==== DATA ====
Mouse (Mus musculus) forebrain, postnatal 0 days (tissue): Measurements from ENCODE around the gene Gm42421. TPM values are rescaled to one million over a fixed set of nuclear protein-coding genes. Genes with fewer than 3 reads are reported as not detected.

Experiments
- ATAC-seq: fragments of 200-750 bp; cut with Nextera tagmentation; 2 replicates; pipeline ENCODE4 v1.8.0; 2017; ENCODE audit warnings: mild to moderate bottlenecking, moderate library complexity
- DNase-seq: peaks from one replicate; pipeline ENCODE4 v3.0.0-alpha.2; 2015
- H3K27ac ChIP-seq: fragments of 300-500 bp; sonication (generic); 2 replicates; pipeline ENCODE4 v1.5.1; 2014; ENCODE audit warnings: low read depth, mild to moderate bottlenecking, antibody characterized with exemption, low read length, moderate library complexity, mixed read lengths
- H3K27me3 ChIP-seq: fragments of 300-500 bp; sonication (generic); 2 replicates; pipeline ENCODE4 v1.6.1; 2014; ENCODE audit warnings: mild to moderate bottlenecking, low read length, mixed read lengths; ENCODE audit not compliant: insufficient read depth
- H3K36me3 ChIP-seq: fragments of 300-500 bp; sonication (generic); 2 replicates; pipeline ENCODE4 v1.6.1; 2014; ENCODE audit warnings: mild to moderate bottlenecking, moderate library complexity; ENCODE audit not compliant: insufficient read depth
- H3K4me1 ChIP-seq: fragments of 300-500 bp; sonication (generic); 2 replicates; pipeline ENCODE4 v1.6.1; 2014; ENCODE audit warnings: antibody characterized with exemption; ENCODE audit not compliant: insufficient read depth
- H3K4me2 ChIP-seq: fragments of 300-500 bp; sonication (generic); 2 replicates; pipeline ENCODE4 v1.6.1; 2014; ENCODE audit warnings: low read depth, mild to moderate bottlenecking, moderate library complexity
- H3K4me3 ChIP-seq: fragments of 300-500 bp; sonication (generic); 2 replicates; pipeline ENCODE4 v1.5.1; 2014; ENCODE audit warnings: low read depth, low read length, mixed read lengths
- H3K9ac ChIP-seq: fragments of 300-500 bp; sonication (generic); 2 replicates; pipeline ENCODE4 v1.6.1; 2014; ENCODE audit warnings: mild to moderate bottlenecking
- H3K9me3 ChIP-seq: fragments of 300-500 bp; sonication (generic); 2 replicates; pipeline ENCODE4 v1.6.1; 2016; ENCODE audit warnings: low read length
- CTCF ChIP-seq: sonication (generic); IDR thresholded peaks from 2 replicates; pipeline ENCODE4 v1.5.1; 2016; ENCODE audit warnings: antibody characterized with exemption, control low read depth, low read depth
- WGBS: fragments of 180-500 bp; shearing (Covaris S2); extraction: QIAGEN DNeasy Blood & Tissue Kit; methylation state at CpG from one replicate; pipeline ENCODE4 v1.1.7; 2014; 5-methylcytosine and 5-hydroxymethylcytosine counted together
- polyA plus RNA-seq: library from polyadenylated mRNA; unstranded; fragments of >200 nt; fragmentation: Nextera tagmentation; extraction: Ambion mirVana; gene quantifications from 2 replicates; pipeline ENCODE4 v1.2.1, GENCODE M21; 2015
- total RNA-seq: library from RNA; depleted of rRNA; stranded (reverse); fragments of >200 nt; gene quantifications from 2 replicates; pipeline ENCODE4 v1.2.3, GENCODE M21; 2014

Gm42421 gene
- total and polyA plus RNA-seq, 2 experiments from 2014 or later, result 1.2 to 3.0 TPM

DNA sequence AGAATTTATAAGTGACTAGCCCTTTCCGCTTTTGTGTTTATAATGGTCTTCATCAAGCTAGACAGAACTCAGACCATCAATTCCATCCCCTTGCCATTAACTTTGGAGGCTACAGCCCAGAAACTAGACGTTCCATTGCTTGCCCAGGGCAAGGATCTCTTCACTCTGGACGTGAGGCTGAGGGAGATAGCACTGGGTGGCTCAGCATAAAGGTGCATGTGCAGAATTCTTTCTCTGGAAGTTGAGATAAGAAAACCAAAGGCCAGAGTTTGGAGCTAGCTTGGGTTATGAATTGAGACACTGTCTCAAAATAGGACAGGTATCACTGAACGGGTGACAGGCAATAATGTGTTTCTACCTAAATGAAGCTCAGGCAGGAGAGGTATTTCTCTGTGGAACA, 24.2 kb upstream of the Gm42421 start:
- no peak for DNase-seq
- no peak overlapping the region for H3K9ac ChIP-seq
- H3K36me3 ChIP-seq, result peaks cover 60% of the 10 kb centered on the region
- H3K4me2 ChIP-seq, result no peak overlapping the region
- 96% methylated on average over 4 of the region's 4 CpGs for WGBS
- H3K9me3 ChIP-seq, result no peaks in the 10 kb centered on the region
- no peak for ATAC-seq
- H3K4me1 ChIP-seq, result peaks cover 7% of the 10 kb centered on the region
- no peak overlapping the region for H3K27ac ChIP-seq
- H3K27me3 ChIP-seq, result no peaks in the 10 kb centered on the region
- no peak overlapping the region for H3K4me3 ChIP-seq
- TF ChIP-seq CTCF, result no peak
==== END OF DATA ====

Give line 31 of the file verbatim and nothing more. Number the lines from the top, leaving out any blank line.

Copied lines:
- TF ChIP-seq CTCF, result no peak